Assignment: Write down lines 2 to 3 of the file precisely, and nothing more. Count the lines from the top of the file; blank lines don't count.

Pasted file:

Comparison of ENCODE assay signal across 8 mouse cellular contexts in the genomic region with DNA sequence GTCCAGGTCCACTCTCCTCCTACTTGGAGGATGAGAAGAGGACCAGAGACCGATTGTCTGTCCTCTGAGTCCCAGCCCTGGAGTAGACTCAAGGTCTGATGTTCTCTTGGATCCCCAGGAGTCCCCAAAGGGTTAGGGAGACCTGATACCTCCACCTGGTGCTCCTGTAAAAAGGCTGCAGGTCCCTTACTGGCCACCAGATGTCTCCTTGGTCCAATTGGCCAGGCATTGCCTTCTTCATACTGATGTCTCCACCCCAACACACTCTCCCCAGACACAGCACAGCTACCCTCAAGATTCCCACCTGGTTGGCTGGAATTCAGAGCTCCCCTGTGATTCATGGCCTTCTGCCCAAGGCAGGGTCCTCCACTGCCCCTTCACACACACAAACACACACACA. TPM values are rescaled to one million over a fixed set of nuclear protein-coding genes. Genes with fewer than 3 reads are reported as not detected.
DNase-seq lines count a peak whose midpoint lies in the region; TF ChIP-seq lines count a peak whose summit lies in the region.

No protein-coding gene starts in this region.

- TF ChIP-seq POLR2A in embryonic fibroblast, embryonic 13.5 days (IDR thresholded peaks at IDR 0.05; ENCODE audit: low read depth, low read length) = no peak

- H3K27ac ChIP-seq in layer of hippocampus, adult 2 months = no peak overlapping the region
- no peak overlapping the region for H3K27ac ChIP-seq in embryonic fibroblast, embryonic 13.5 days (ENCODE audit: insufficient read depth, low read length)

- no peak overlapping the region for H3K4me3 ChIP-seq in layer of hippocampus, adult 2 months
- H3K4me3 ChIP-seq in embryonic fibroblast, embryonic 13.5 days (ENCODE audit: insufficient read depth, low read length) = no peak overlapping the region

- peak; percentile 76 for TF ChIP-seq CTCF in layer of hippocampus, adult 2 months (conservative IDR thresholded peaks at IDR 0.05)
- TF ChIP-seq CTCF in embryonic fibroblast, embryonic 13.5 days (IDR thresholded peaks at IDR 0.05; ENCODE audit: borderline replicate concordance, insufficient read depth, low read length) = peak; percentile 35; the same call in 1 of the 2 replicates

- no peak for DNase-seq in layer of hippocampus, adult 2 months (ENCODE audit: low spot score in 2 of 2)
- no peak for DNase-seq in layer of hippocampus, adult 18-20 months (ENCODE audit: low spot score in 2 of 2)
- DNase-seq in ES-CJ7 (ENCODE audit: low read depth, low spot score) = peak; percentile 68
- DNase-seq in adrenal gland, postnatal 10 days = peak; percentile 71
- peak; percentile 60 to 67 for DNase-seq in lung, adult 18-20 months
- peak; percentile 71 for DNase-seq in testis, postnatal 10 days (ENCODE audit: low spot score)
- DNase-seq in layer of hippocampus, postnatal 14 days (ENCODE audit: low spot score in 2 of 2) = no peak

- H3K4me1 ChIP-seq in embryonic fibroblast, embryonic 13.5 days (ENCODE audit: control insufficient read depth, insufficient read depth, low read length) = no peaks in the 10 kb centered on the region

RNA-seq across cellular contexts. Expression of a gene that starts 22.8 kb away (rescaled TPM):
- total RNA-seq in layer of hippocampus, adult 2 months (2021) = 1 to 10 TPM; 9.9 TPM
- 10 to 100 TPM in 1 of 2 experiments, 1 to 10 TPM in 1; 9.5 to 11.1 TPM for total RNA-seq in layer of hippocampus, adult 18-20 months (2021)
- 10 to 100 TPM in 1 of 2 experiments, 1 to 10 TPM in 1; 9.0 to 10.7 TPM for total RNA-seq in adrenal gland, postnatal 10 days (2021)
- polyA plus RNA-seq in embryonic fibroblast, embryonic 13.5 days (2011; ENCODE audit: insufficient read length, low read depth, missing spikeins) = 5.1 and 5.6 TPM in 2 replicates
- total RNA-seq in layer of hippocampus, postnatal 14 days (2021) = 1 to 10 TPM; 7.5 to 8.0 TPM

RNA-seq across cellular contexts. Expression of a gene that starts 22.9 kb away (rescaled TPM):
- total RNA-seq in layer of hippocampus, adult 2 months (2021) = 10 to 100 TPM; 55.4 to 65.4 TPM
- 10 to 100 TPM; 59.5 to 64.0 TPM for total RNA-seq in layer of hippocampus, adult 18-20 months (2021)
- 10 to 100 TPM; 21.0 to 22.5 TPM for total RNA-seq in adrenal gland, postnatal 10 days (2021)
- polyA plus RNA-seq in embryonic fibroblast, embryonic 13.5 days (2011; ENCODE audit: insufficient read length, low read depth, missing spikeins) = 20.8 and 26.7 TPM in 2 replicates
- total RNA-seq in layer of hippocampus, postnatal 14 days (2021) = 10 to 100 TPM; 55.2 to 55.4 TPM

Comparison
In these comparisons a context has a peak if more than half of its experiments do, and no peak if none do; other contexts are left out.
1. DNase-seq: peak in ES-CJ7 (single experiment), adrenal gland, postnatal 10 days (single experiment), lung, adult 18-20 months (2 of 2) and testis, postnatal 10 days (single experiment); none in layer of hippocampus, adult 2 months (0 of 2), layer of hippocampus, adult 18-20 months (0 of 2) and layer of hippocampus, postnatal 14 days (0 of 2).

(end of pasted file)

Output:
DNase-seq lines count a peak whose midpoint lies in the region; TF ChIP-seq lines count a peak whose summit lies in the region.

No protein-coding gene starts in this region.